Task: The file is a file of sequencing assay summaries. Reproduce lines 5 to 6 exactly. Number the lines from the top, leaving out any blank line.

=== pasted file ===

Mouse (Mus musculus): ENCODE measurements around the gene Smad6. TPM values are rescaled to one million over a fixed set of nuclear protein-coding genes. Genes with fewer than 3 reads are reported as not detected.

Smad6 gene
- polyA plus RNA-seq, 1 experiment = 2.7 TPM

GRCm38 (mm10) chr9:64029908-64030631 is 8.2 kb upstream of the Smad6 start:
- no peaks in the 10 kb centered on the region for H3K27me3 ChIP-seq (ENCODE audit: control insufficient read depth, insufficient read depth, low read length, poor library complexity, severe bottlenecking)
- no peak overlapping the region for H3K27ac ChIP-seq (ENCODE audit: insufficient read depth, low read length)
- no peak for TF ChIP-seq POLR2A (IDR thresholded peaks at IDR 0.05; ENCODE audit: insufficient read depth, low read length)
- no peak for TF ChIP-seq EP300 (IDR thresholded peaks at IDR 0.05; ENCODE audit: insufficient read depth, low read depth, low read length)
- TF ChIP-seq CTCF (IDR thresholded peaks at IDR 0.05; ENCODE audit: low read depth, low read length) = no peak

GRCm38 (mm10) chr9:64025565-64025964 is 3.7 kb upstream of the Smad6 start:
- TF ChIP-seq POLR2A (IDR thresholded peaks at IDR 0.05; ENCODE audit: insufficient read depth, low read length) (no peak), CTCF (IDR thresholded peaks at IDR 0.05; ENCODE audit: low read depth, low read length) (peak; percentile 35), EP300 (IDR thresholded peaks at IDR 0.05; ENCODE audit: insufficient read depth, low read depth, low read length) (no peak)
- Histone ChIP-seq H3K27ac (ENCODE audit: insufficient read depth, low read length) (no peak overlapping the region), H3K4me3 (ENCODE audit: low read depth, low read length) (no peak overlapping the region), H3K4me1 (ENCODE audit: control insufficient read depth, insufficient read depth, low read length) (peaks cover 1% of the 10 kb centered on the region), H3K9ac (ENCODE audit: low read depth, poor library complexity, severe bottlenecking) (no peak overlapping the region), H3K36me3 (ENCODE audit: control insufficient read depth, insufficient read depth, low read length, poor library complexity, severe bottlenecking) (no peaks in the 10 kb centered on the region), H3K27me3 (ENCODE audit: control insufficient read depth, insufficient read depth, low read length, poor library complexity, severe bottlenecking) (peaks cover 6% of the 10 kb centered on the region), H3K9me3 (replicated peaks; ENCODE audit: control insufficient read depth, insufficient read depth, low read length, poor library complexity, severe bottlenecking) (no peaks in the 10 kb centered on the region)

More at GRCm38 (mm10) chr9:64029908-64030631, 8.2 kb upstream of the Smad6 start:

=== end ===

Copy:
- no peaks in the 10 kb centered on the region for H3K27me3 ChIP-seq (ENCODE audit: control insufficient read depth, insufficient read depth, low read length, poor library complexity, severe bottlenecking)
- no peak overlapping the region for H3K27ac ChIP-seq (ENCODE audit: insufficient read depth, low read length)